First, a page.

EMR coaching program connects pre-med students with docs

By Molly Merrill
12:13 PM

A unique summer program, which paired physicians at Mount Nittany Medical Center with pre-med students at Penn State, has proved to be successful in coaching doctors on EMR use and giving students a real-life experience in a hospital setting.

Mount Nittany’s CMIO Stephen Tingley, MD, formerly a physician at Penn State’s University Health Services, developed the program, which ran from May 31 to Aug. 19. He said the program was born of the need for a cost-effective, efficient way to train 250 doctors on problem list usage and electronic discharge instructions (including discharge medication reconciliation and prescription writing) for their new Meditech EMR.

Tingley hired 30 students (29 are Penn State students and one is from Duquesne University) and paid them $10/ hour to be on-hand for physicians from 7 a.m. to 7 p.m., seven days a week.

Tingley had nothing but praise for the students.

“The world doesn’t know about them, but they should,” he said. He said they are the type of individuals he would put his reputation on.

“Pre-meds are more or less self-selected as high achievers and responsible,” he added. “They see opportunities like this as part of their long- term career development. I knew they would do what was needed to succeed.”

“The availability of coaches for immediate need,” was one of the greatest benefits of the program,” noted Thomas Covaleski MD, director of the Penn State Hospitalist Program at Mount Nittany Medical Center. “Physicians’ days are unpredictable and having readily available help at the time of need was priceless. The coaches were a non-threatening way to help physicians who typically do not like to be unprepared or unknowledgeable,” he said.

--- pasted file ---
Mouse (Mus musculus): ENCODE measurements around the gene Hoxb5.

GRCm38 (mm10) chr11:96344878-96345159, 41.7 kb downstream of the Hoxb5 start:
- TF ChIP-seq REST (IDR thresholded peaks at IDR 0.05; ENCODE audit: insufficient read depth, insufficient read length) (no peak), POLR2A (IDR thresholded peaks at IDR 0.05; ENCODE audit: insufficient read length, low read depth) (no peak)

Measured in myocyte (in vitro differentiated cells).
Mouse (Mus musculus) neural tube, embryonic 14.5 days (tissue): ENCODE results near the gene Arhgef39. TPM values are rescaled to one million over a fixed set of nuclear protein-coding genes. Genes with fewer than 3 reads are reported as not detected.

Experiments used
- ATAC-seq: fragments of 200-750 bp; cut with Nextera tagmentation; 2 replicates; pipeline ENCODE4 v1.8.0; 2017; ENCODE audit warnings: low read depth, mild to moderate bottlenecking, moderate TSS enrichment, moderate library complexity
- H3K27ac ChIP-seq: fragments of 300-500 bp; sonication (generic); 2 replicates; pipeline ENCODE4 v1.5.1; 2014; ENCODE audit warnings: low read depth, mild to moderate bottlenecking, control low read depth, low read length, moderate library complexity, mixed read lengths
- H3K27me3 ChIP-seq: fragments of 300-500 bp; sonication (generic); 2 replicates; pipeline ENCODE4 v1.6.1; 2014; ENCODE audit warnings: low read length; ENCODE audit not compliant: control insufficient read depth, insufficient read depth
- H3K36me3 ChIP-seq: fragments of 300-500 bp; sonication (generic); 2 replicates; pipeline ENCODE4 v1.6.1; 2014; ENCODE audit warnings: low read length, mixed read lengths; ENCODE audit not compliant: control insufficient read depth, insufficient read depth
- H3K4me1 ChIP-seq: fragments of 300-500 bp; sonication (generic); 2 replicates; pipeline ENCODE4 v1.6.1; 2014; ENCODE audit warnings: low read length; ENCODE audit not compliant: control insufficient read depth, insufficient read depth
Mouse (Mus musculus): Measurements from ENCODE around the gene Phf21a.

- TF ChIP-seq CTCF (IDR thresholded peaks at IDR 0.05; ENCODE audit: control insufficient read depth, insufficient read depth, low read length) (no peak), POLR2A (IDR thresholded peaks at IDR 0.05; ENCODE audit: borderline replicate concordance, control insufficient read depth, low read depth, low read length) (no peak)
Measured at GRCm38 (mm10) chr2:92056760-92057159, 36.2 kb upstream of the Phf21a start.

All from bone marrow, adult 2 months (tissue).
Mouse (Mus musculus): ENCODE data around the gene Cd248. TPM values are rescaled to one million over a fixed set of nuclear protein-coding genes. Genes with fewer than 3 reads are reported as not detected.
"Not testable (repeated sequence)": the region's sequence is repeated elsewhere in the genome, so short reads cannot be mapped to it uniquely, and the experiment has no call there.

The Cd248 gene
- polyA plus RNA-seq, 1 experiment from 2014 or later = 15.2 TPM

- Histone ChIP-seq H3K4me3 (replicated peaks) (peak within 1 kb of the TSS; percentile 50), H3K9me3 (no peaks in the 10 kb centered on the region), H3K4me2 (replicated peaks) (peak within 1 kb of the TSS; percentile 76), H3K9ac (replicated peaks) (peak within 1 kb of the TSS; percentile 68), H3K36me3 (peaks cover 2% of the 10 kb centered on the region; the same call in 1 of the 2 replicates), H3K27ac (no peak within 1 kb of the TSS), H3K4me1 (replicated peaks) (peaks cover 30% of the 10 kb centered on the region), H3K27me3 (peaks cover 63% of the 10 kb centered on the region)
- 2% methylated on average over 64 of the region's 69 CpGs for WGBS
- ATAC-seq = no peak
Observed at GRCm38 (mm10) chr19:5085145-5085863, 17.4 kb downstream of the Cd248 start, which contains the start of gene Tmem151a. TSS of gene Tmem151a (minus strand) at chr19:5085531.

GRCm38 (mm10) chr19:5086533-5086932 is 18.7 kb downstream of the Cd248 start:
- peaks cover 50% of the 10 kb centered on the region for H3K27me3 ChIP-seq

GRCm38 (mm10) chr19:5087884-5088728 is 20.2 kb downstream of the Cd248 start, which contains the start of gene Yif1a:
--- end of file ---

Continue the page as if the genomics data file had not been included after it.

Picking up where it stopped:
But the key to the program’s success was that by hiring pre-med students to do the EMR coaching, it freed up the application specialists from having to do this, Tingley said. Instead they could concentrate on personalizing templates for doctors, gaining credibility and allowing doctors to champion for them.

Jeff Eaton, a cardiologist at Mount Nittany, said the students were “well-educated on the program” and did a “great job instructing us on how to use it,” he said. “The system is not easy to figure out, it's so different, like a maze.” As the program was coming to a close he said he “dreaded the day “ when they were no longer there.

“It was uplifting to be exposed to the enthusiasm of students interested in healthcare during this time when there are many strains and negative perceptions,” Covaleski added.

As for plans for a similar program next summer, Tingley says, “I’m pretty sure we’ll be looking at something similar next year, but it will be pretty dependent on whether or not we’re launching a substantial change at a time which coincides with the college calendar.”

Covaleski hopes to have the coaches on hand to help with the system-wide implementation of physician electronic order entry.